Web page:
Mark Cleveland: Yeah. And I said, "Well I'm not in there with him. He said we'll just move you and we'll put you right there with him.
Sharyn Alfonsi: For the most part, the people you were informing on, was it a coincidence that you heard what they said or were you placed there?
Mark Cleveland: I was placed there it's something they do. He indicated it was something they do regularly.
What Cleveland is describing is unconstitutional. The integrity of the justice system is based on everybody following the rules. If an inmate just happens to hear and pass on incriminating information to prosecutors…that's OK. But inmates cannot be planted and directed to gather information from someone who's already been charged with a crime. If they do that, they are illegally acting as agents of law enforcement, which is exactly how Mark Cleveland saw himself.
Mark Cleveland: What you see here in this briefcase. It's full of documents and copies of documents, and notes, and evidence of everything that I've done.
Cleveland showed us some of the meticulous handwritten copies of notes he sent to prosecutors. Hundreds of pages on dozens of cases and he said whenever he needed to, he could call the district attorney's office to report on his jail mates.
Sharyn Alfonsi: You had a direct line to the DA's office?
Mark Cleveland: I could get on the phone anytime I want night or day.
Sharyn Alfonsi: I thought you were limited on how many phone calls you can make?
Mark Cleveland: Oh, you are unless you're Mark Cleveland.
Sharyn Alfonsi: It sounds like you were working for the District Attorney's office.
Mark Cleveland: I was. I was working right there with Tony. I would call him up and he loved it. Every time I'd call him, "Oh, you know, this is great. We really appreciate it."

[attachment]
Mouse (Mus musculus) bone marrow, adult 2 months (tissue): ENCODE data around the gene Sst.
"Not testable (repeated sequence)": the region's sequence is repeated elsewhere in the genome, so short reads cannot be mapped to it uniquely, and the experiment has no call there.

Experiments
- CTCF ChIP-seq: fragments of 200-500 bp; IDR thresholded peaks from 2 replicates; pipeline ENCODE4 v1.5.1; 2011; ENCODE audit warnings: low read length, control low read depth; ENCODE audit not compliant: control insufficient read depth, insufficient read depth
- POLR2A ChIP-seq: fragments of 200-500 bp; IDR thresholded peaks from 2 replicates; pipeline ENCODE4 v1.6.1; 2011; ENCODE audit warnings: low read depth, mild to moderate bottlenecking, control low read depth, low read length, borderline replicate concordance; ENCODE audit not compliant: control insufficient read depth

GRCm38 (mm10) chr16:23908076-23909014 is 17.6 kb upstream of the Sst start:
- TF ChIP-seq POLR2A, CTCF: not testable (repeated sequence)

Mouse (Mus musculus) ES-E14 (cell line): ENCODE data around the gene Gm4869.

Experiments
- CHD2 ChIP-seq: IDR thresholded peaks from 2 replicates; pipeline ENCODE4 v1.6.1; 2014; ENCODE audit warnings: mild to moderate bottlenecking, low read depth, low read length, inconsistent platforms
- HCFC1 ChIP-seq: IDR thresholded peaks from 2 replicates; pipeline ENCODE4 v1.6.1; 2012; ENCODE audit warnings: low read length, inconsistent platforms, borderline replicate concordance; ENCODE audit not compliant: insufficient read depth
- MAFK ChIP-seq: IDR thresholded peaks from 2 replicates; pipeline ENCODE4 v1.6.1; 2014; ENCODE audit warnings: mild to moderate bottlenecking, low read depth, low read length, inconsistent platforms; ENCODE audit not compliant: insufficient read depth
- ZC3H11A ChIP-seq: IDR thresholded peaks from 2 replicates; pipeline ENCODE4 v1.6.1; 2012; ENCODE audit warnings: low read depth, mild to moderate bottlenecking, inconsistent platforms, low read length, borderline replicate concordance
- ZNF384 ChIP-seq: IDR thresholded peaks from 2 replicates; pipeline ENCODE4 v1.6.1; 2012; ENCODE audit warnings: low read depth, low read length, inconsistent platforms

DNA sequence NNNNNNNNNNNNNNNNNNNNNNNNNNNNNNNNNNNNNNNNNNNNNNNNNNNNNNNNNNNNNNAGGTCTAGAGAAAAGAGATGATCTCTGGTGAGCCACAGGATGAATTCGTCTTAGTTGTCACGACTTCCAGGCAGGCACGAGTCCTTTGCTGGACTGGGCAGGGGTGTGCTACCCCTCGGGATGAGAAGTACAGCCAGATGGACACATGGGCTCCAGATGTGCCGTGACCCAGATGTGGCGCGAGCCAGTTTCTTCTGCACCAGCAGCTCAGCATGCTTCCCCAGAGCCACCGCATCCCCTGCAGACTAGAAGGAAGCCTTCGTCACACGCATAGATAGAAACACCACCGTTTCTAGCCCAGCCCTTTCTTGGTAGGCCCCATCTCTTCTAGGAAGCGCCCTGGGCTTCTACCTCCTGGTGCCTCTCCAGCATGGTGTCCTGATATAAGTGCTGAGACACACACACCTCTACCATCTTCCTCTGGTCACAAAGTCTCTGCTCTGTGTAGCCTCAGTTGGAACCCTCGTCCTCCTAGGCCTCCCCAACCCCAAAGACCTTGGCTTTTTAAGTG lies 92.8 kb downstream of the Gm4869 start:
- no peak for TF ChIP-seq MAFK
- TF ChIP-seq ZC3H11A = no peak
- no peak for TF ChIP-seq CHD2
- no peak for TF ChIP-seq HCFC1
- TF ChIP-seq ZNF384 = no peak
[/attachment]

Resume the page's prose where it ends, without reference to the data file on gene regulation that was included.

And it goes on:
"Tony" is Tony Rackauckas, the Orange County district attorney.
Sharyn Alfonsi: Mark Cleveland. Do you know who he is? Does that ring a bell?
Tony Rackauckas: I do know who he is. I remember him having been an informant many years ago in a case or two, but my memory on that actually is not that clear.
Rackaukus is a former judge and a veteran prosecutor who has been re-elected four times as district attorney. He commands an office of 275 lawyers who handle 15,000 felony cases a year. His office is now under investigation by both state and federal authorities for the way it uses—and misuses—informants in county jails.
Sharyn Alfonsi: How should we take Mark Cleveland's statements that he made to us about all this?
Tony Rackauckas: I think you should assume you're talking to an informant. And if he's talking, he's probably lying.
Sharyn Alfonsi: But this idea that, you know, he was part of this informant program and that he could just pick up the phone whenever he wanted and call the district attorney's office, you're saying it's not true?
Tony Rackauckas: Fantasy. It's fantasy.
Sharyn Alfonsi: He told us that he was deliberately placed by deputies in the jail next to inmates to get information. Is that true?
Tony Rackauckas: No, it is not true.
Scott Sanders: They deny, deny, deny. They basically say, "We don't have an informant program. There's no organized informant program." This is just a conspiracy theory on the part of the defense.
Assistant public defender Scott Sanders first uncovered the existence of a secret jailhouse informant program in Orange County.
His suspicions peaked back in 2011 after one of the worst days in Orange County history.
"California highway patrol."
"We have some shootings here in Seal Beach."
On a sparkling October afternoon, 41-year-old Scott Evans Dekraai walked into a beauty salon and shot to death his ex-wife and seven others. Minutes later Dekraai was arrested and quickly admitted his crime.
DA Rackauckas called a press conference.